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Special tariffs cut to boost auto sales

Sok Chan / Khmer Times Share:
The special tariff rates for imported vehicles will drop by 10 to 25 percent starting next month. KT/Chor Sokunthea

From early next month, the special tariffs on imported family vehicles will be reduced by 10 to 25 percent according to engine size, according to an announcement from the General Department of Custom and Excise.

The rate for imported electric family and passenger cars will be reduced from 30 percent to 10 percent and the rate for semi-trailer trucks will drop from 40 to 25 percent.

Lorries with a gross vehicle weight over five tonnes will have the tariff on them reduced from 40 to 30 percent. Dump trucks, cranes, drilling trucks, concrete mixers and vehicles that carry explosive materials will see a rate cut from the current 40 percent to 30 percent.

Ngorn Saing, chief executive officer (CEO) of RMA (Cambodia) Plc, welcomed the government’s move. He added that the reduced tariff costs, will enable more vehicles to be sold, with price reductions of $1,000 to $10,000, depending on the type of vehicle, compared with the old tariffs.

He added sales across the automotive industry fell 30 percent in 2020, with RMA’s sales dropping around 5 percent last year.

RMA (Cambodia) is an automotive, agriculture and heavy equipment-distributor incorporated in Cambodia.

It is the distributor and provider of warranty and after-sales service for world-leading brands including Ford, Jaguar, Land Rover, John Deere, TCM, JCB, FUSO and Piaggio.

According to a company report, the Ford business segment is a major part of the company’s current revenue structure.

Saing added that the reduced import tariffs are a good measure given that the average amount of tariff paid on a new car is triple that for a used car. If new cars sell well, the government’s income will not be reduced.

“With this reduced tariff rate, some people will be able to afford the cost of a new car, so we hope that sales will increase. We are importing vehicles with the latest technology. We are improving after-sales service and we are increasing the number of workshops,” Saing added.

The RMA (Cambodia) CEO noted that in 2020 his company sold more than 6,000 vehicles. “I think that this year, the sales will increase to around 7,000 new cars,” he said.

According to Saing, the reason for his growth projection is the availability of COVID-19 vaccines, the Kingdom’s economic growth recovery, growth in construction and real estate and signs that the world will soon manage the spread of the COVID-19 pandemic.

Peter Brongers, chairman of the Cambodian Automotive Federation, said that  Cambodia has some of the highest tariffs on imported vehicles in Southeast Asia and car prices here are too high as a result, so people are still importing used cars which pollute the environment more.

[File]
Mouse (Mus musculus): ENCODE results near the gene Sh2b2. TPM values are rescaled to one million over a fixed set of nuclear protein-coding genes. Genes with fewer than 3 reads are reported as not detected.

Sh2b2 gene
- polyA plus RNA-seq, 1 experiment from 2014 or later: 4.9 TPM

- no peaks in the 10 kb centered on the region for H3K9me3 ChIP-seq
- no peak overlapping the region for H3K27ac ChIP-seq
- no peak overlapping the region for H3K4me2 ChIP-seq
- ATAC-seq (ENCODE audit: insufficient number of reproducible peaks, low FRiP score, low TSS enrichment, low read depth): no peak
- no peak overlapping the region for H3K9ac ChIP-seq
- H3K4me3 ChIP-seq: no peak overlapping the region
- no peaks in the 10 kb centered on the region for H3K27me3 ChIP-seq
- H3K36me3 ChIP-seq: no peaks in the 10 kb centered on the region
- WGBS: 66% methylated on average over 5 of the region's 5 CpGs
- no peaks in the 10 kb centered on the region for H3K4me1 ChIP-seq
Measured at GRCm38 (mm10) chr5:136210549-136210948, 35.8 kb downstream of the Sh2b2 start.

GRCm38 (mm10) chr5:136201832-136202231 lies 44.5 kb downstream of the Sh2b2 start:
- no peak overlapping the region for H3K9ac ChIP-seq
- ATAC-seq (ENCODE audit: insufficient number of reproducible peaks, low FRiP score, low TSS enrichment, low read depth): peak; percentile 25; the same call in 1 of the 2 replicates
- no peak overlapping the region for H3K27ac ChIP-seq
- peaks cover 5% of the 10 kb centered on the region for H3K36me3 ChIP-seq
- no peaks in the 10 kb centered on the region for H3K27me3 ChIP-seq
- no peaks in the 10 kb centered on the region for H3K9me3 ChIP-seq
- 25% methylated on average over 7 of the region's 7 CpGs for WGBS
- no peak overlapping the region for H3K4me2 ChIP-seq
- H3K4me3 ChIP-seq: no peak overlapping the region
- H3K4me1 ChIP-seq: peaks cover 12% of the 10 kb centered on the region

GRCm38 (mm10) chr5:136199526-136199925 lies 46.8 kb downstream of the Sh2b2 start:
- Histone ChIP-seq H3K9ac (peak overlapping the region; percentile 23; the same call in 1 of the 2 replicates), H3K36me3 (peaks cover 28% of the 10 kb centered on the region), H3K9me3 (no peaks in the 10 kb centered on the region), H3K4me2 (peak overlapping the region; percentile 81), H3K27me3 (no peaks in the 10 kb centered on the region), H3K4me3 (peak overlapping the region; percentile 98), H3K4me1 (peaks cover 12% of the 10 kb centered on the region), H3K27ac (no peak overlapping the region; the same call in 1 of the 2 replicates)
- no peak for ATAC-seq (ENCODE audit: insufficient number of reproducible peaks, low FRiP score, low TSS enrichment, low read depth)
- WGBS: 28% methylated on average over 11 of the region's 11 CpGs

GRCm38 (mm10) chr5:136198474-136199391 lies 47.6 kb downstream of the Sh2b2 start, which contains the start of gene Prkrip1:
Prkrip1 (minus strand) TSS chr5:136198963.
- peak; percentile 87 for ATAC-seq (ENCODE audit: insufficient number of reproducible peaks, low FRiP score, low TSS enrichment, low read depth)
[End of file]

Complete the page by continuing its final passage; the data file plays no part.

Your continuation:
“If you want to have safer and cleaner cars then you need to cut down on supplying used ones. I think it is a good step to reduce the special tariff rate, but it is not good enough because it should be reduced more to align with Thailand, Vietnam and Malaysia,” Brongers added.

“If you want to upgrade a car then it is a move in the right direction. Also, under the Kingdom’s current economic climate, the purchasing power of many consumers is a bit less than it was, so the reduced tariff will also help to boost more purchases of new cars. Imported new cars now account for 20 percent of the cars on the road, while used cars make up around 80 percent. But it is a better situation than five to 10 years ago when only 10 percent of cars on the road were new,” he added

Brongers added that import tariffs should be reduced more to make it easier to import new, clean, safe and more energy-efficient cars.

According to the RMA report, the COVID-19 pandemic in Cambodia significantly affected both demand and supply, especially in the second quarter of 2020. Demand was hit by delays and cancellations of major private and public sector projects, a reduction in consumer confidence, lack of tourism and a badly damaged hospitality business alongside more cautious bank lending.

By the end of the fourth quarter, sectors such as tourism and hospitality were still severely affected by the pandemic.

Supply was initially affected by lockdowns, notably at the Ford factory in Thailand, but has subsequently returned to normal, starting in the third quarter of 2020.

The Ford business segment is made up of vehicle sales, after-sales service and spare parts. It  accounted for 82.5 percent of the company’s Q42020 revenues (vs 83.4 percent of its Q42019 revenues) as well as 87.2 percent of the company’s 2020 revenues versus making  up 86.1 percent of its 2019 revenues.

Ford revenues for the whole of 2020 were up 54.9 billion riels (a rise of 5.6 percent against 2019) as a result of the company’s strong Q1 and Q42020 unit sales, offset by the lower unit sales in both Q2 & Q32020,that were attributed to the COVID-19 pandemic.

 

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